In rough-wall boundary layers, wall-parallel non-homogeneous mean-flow solutions exist that lead to so-called dispersive velocity components and dispersive stresses. They play a significant role in the mean-flow momentum balance near the wall, but typically disappear in the outer layer. A theoretical framework is presented to study the decay of dispersive motions in the outer layer. To this end, the problem is formulated in Fourier space, and a set of governing ordinary differential equations per mode in wavenumber space is derived by linearizing the Reynolds-averaged Navier–Stokes equations around a constant background velocity. With further simplifications, analytically tractable solutions are found consisting of linear combinations of
$\exp (-kz)$
and
$\exp (-Kz)$
, with
$z$
the wall distance,
$k$
the magnitude of the horizontal wavevector
$\boldsymbol{k}$
, and where
$K(\boldsymbol{k},Re)$
is a function of
$\boldsymbol{k}$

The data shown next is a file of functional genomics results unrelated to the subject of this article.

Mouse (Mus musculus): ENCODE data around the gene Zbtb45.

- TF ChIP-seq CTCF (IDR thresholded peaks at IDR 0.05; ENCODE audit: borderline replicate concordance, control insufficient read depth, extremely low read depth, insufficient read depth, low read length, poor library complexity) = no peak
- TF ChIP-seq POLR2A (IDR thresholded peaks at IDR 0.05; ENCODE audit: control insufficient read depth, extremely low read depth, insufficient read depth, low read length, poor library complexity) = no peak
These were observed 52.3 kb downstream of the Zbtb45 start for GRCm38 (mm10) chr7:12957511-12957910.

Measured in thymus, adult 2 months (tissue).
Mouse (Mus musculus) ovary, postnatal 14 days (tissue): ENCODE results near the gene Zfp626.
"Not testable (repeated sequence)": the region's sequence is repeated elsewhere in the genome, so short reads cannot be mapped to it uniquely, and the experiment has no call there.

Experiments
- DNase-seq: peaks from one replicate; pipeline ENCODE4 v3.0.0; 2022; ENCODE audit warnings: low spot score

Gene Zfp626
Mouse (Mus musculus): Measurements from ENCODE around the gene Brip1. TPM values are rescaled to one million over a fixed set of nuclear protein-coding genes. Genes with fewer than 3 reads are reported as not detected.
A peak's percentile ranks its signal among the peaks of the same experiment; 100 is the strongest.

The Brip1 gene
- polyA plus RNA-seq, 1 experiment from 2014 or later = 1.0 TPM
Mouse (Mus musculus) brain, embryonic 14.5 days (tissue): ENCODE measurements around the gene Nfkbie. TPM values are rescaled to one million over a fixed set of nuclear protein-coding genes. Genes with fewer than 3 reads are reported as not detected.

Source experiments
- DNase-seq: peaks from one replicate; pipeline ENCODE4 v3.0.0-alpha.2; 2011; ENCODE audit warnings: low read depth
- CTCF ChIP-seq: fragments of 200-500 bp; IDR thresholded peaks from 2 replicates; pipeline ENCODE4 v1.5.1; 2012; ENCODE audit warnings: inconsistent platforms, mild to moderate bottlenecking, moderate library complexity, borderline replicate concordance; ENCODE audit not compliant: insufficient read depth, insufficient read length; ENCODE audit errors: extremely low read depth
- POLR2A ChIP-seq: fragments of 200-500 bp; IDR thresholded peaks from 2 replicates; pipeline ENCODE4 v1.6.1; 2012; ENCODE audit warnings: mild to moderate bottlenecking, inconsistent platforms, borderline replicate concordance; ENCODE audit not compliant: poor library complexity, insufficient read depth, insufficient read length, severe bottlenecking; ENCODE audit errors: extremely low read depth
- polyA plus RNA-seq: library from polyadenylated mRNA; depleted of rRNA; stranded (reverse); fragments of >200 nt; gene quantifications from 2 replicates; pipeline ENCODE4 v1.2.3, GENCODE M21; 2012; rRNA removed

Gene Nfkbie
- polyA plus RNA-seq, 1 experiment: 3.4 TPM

and the Reynolds number
$Re$
. Moreover, for
$k\rightarrow \infty$
or
$k_{1}\rightarrow 0$
(with
$k_{1}$
the stream-wise wavenumber),
$K\rightarrow k$
is found, in which case solutions consist of a linear combination of
$\exp (-kz)$
and
$z\exp (-kz)$
, and are independent of the Reynolds number. These analytical relations are compared in the limit of
$k_{1}=0$
to the rough boundary layer experiments by Vanderwel & Ganapathisubramani (J. Fluid Mech., vol. 774, 2015, R2) and are in reasonable agreement for
$\ell _{k}/\unicode[STIX]{x1D6FF}\leqslant 0.5$
, with
$\unicode[STIX]{x1D6FF}$
the boundary-layer thickness and
$\ell _{k}=2\unicode[STIX]{x03C0}/k$
.